Young people with intellectual disabilities attending mainstream and segregated schooling: perceived stigma, social comparison and future aspirations (2006)
This article argues for the effectiveness of mainstream schooling in promoting social inclusion of teenagers with intellectual disabilities. It provides a comparative study of a total of 62 individuals with intellectual disabilities, 28 of which attended mainstream schools and the rest received education in segregated schools. Both groups show the importance of peer groups in promoting social inclusion (Cooney, Jahoda, Gumley, & Knott, 2006, p. 433). However, the results of the segregated schooling group showed that having the support of peers with similar intellectual development difficulties promoted healthy self-esteem (Cooney et al., 2006, p. 433).
Mainstream school peer groups, on the other hand, were deemed threatening due to the possibility of negative social comparison (Cooney et al., 2006, p. 433). The method involved a careful examination of the participants to ensure that they answer to the specific criteria. The participants were then interviewed by a professional using various evaluation measures, such as the British Picture Vocabulary Scale (1997), Adapted Social Comparison Scale (1999), and so on. The measures used were not modern, which negatively affected the currency of the entire study. The conclusions drawn from the evaluations were accurate and objective with no logical gaps or bias involved. The study focused on a specific group of people who complied with the requirements (mild/moderate IDs, 15-17 years old, etc.), interviewing an adequate amount of people to ensure a fair comparison. Overall, the article provides a reliable analysis of the issues associated with socializing in education.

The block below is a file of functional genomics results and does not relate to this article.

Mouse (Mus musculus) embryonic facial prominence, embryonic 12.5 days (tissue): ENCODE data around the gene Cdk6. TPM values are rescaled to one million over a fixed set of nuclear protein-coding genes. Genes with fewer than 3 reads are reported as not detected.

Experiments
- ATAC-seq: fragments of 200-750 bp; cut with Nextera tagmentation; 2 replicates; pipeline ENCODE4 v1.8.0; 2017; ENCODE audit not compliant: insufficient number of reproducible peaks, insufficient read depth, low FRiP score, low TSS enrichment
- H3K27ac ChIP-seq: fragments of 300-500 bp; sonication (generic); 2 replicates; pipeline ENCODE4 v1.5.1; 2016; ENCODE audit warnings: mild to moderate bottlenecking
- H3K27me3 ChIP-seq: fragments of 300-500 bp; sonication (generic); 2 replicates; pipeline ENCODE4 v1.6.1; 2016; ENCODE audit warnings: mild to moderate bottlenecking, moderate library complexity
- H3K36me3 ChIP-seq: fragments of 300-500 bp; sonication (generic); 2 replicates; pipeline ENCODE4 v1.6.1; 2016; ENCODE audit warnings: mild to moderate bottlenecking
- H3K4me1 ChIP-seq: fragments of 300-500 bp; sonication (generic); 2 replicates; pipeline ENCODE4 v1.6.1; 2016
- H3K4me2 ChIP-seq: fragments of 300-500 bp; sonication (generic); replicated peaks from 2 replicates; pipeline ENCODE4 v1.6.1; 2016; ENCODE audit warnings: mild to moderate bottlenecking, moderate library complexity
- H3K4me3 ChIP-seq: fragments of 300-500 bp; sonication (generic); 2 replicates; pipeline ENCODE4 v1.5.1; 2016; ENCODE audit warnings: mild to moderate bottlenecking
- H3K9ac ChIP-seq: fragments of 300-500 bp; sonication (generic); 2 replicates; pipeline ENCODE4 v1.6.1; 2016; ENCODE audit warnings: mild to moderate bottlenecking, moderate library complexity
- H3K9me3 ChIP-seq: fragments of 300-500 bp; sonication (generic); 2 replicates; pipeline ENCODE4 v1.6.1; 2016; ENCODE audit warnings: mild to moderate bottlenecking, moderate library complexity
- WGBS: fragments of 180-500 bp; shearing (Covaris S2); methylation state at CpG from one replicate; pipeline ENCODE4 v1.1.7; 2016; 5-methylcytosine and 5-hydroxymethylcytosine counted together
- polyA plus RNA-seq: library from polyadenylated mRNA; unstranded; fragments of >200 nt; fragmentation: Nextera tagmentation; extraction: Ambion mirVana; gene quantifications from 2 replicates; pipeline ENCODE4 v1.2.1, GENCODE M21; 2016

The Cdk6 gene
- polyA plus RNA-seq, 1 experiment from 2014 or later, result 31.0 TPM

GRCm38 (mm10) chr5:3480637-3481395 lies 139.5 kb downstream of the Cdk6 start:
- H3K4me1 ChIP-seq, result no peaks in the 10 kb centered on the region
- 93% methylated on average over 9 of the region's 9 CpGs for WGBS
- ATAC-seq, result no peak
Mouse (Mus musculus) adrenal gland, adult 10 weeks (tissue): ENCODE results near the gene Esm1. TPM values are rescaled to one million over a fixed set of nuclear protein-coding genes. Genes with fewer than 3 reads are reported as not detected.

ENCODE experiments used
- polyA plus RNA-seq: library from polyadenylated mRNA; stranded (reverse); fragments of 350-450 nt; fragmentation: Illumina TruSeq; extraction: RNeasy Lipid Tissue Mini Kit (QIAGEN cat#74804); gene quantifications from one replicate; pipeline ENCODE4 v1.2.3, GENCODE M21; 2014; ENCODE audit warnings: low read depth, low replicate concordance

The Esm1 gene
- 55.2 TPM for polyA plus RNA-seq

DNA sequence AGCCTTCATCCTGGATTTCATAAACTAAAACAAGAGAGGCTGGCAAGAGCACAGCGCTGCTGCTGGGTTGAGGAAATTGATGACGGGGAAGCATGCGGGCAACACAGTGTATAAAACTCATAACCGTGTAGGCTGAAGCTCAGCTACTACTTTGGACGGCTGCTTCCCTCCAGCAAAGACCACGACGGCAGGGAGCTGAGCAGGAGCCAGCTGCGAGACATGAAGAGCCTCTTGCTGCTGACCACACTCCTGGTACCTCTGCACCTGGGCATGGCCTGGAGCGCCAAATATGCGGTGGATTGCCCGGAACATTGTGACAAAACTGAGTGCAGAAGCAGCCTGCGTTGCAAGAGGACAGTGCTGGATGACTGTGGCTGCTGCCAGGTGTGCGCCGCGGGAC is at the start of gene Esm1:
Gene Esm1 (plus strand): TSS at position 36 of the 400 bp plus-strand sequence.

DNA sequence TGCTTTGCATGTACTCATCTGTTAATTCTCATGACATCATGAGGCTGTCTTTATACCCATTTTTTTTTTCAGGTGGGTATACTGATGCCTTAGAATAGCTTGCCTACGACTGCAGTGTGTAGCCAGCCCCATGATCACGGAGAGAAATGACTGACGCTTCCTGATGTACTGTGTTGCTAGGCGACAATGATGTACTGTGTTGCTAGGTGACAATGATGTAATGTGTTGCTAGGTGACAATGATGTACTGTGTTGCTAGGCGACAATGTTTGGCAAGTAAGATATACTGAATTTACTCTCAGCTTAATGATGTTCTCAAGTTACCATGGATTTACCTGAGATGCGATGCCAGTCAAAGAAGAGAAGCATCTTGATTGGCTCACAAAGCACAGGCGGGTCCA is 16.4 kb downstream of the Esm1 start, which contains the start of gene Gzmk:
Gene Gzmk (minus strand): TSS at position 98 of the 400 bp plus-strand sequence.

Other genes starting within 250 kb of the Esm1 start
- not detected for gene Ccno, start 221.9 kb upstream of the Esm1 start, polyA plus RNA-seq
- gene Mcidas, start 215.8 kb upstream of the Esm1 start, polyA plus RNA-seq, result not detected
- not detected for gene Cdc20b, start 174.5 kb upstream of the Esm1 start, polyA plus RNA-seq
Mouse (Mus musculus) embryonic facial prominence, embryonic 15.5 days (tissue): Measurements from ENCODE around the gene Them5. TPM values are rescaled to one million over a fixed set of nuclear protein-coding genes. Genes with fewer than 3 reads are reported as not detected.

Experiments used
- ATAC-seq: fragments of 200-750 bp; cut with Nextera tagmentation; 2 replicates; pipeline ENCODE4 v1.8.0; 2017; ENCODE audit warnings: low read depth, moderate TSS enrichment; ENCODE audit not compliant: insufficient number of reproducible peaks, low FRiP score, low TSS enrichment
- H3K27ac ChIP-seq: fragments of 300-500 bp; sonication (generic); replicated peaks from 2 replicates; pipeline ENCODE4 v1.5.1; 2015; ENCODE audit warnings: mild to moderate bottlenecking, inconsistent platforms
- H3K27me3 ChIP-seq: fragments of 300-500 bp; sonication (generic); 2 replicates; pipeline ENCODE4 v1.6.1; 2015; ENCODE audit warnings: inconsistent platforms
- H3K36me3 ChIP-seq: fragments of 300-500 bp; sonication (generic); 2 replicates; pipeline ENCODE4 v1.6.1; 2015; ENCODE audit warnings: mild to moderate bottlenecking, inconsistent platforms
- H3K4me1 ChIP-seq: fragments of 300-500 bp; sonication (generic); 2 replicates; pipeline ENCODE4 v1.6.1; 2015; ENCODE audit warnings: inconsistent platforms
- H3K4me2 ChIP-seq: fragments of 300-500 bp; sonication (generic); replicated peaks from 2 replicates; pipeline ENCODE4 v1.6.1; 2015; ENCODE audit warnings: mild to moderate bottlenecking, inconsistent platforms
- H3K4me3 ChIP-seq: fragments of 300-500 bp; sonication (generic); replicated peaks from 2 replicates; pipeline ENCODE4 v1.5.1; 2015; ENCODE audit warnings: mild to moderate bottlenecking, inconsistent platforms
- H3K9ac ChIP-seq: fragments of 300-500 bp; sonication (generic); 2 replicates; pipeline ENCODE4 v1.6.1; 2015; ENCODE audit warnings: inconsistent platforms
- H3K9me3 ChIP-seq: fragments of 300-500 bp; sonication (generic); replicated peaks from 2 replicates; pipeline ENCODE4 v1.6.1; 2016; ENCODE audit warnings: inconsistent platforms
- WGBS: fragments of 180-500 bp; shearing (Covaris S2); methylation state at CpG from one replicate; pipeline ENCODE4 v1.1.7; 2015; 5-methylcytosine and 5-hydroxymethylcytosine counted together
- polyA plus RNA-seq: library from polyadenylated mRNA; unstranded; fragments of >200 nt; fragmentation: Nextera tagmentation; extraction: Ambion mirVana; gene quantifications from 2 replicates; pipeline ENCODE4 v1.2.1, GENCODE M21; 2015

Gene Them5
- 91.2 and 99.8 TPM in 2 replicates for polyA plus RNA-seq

Conclusion: Ethical issues
There are quite a few ethical issues related to secondary research. One of the main concerns is the lack of consent of the subjects who participated in the primary study to be included in the secondary research. This applies both to qualitative and quantitative research since both types of research could contain identifying information about the subjects. One way to tackle this ethical issue would be for the researchers performing the study to ask the participants whether or not they would give consent for the data to be used in secondary research and to mention their consent or lack thereof in the article describing the research.
Broer, S. M., Doyle, M. B., & Giangreco, M. F. (2005). Perspectives of students with intellectual disabilities about their experiences with paraprofessional support. Exceptional Children, 71(4), 415-430. Web.
Carnaby, S. (2009). Reflections on social integration for people with intellectual disability: Does interdependence have a role? Journal of Intellectual & Developmental Disability, 23(3), 219-228. Web.
Cooney G., Jahoda, A., Gumley, A., & Knott, F. (2006). Young people with intellectual disabilities attending mainstream and segregated schooling: perceived stigma, social comparison and future aspirations. Journal of Intellectual Disability Research, 50(6), 432-444. Web.